Situational Leadership

I had a very difficult morning. It was one of those days where I seemingly had no reason to be irritable. 

I had a good night’s rest and woke up to the delicious smell of coffee. I got to work and barely said hello to anyone on my way. I was just grumpy for grumpy sake. 


Halfway into my grumpy breakfast, I received an instant message on my Lync messenger from one of the Software Engineers on my team. He was just saying hello and wondering if I was okay because I walked past him without so much as a smile. 

I promptly walked to his workstation and smiled. I apologised for making him a victim to my mood but it was so difficult for me to be chirpy when I felt so out of kilter. 

After my tête-à-tête with him, I realised that I should never apologise for how I feel but I should ensure that my feelings are kept in check so they do not affect others. I need to master this art.


This leads me to an entirely different train of thought. Do you think it is pure laziness for a leader to treat everyone on his/her team in exactly the same way?


We are all different in ways too numerous to enumerate and on my team, I have noticed for a fact that I can never seem to get an optimum output from a certain team member before 1pm whilst another is the opposite. If I need anything urgent from him past 1pm, I am just deceiving myself. How do I handle this vastly different individuals on my team?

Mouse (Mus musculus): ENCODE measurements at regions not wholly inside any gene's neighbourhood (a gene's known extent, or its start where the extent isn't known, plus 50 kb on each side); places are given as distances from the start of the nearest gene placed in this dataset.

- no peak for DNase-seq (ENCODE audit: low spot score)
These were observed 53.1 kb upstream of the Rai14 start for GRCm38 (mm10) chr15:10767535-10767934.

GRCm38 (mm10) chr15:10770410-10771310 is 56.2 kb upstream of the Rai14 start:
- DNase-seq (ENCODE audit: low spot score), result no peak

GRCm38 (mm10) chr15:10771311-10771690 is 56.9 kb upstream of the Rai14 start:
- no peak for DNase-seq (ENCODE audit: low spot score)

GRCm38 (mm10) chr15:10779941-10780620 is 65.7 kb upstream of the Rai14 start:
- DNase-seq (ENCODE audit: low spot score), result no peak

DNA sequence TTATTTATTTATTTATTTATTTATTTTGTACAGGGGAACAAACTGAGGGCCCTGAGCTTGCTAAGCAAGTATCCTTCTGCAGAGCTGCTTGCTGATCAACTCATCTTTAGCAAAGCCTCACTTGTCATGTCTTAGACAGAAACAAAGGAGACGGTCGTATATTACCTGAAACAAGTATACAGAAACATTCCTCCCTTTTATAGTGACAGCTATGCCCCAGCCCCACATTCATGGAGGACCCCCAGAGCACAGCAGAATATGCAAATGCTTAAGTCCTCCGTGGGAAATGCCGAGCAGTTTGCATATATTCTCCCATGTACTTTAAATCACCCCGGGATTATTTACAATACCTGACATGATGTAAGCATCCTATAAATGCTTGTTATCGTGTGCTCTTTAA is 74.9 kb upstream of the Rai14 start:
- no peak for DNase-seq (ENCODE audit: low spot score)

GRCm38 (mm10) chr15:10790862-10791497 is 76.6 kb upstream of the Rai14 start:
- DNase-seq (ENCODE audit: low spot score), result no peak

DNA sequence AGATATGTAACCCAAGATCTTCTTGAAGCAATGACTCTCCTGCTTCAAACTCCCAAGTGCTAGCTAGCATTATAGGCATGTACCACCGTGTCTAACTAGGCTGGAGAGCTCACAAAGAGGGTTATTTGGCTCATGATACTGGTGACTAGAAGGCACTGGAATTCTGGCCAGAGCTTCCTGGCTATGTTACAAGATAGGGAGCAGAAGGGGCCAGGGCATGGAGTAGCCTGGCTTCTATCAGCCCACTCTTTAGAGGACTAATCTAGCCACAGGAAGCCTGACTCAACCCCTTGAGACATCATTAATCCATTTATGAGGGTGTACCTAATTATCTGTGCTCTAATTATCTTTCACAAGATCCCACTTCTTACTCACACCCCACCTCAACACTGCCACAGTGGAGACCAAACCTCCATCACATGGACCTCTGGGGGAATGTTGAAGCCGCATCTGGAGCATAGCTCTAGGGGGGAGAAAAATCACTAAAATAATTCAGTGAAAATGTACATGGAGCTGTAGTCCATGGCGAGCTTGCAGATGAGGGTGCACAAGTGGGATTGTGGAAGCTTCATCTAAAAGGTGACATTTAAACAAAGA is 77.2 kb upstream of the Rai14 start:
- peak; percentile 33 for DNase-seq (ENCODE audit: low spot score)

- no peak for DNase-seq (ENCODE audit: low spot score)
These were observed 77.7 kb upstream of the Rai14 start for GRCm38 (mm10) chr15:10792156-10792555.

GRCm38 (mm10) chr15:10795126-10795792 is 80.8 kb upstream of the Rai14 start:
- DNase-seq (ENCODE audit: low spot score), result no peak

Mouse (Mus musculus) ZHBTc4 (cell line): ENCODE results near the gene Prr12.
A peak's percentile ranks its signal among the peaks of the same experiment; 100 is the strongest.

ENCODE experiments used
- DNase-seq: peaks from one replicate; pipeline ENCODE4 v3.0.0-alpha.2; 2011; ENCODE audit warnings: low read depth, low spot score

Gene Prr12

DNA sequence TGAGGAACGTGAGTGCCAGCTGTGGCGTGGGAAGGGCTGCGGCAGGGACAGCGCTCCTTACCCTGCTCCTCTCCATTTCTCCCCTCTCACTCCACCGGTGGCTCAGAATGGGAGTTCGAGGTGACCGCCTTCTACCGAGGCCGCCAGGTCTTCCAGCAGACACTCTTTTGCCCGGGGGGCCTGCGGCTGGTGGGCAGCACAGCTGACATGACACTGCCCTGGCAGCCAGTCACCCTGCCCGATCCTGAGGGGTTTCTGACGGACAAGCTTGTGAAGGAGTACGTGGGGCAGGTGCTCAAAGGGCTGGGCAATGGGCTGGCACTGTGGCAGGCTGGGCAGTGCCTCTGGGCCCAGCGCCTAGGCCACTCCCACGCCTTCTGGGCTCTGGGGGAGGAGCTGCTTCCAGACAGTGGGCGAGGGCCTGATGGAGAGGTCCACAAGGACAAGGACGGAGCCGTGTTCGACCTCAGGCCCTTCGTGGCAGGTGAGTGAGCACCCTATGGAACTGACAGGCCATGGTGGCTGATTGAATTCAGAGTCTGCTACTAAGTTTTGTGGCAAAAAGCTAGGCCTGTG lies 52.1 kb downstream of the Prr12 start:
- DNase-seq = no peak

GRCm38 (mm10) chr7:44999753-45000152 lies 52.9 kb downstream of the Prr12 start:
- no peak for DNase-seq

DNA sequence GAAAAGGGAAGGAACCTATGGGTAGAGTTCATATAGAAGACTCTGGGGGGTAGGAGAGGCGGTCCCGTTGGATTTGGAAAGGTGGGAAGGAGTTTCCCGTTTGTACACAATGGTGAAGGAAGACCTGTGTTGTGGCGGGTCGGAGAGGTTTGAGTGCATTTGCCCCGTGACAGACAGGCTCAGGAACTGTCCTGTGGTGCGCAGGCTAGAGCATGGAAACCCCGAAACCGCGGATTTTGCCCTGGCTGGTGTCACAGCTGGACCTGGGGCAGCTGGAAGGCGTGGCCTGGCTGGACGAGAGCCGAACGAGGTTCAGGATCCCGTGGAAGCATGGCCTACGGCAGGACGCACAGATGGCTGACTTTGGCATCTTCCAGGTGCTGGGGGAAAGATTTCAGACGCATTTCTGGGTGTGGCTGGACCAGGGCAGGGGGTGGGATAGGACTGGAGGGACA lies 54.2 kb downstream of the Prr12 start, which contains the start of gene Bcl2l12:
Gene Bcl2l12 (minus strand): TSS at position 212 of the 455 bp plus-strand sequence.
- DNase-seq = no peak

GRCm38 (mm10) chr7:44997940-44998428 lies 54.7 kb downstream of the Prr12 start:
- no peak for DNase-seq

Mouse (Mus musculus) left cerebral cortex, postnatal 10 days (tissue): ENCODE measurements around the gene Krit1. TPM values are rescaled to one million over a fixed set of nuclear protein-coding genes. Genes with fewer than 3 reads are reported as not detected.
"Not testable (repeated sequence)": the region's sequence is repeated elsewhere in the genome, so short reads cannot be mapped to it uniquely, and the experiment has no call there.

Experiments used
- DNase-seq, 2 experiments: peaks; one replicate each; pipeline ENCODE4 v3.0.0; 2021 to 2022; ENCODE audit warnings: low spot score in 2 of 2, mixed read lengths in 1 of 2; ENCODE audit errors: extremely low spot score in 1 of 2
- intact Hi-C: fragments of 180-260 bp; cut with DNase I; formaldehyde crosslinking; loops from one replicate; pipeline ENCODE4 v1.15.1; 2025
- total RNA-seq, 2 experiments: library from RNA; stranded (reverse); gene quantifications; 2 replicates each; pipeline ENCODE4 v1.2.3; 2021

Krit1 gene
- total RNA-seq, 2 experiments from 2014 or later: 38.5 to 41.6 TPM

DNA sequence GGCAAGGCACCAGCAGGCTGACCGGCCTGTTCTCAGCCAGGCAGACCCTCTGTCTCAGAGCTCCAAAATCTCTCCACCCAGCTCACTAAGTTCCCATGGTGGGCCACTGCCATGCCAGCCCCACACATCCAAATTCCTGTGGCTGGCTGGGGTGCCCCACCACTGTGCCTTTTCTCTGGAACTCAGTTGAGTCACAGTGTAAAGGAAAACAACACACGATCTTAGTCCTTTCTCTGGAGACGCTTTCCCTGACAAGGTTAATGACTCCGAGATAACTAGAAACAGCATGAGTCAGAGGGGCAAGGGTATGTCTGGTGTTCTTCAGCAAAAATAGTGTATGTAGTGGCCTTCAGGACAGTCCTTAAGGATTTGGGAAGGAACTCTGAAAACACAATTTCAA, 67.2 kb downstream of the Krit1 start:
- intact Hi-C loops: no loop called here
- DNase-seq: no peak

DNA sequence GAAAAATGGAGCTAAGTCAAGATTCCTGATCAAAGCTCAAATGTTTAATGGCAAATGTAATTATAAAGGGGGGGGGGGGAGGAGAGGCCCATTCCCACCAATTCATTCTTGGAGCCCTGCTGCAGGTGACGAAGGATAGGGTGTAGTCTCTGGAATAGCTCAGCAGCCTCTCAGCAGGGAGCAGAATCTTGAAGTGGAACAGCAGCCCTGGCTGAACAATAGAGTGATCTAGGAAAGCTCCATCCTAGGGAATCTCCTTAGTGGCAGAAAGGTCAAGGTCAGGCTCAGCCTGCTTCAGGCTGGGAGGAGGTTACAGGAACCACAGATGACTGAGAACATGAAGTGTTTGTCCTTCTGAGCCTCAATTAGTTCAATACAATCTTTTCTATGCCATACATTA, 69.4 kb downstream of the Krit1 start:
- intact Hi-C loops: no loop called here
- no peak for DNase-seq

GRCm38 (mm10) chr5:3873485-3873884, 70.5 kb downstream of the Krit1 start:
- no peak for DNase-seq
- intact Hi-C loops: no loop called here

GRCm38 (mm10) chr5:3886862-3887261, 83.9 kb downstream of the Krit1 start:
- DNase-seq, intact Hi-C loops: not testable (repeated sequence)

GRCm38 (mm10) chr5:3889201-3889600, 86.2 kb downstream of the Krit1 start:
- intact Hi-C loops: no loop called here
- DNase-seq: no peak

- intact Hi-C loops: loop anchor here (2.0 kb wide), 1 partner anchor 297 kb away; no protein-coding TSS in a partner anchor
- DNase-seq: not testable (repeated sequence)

I really do wish I could say I have figured out the foolproof method but I know for sure that relating to them in the same way doesn’t work. I have learned a number of things in engaging differently with certain team members. These 3 nuggets may be useful to you:

1.       Get to understand you team’s mindset: I usually disagree with a lot of things people say and do partly because my training as a Legal Practitioner puts my drivel filter on high alert; and partly because I enjoy utilising the dialectic method of argument to ensure a person’s stance is not based on fallacy. Drilling past a person’s utterances and attitudes without being irritated helps you learn how to deal with them in such a way that you get optimum results from them.

2.       Forge relationships: It is necessary to invest in the people you lead and as with normal investments, you can have no semblance of understanding of what you want to invest in until you have a relationship with it. 

Yes, you may have to grit your teeth whilst listening to seemingly endless whingeing but remember, forging relationships with your team is not ultimately about you. It is about ensuring that the right environment exists for the team to thrive.

3.       Take care of yourself: This is where you need to find the delicate balance between enlightened selfishness and blatant stupidity. Don’t think that being readily available to everyone is an act of selflessness. It is stupidity of the highest order as you would simply have no time to ensure you are at your optimal performance. Spend time with yourself also and take care of what you eat, read, watch and how you rest. No one wants a burnt out person as a leader. Your grumpiness would rub off and soon, you would be leading a bunch of grumpy people. No amount of coffee can cure that.


In other news, did you read about Tesco posting a record annual loss of £4.3bn? I reckon this is the biggest loss in the history of British retail. Sometimes, it is not about how many new stores you open or how updated your technology is. Other factors contribute to such whopping and I won’t bore you with the details.


Have a lovely day people!




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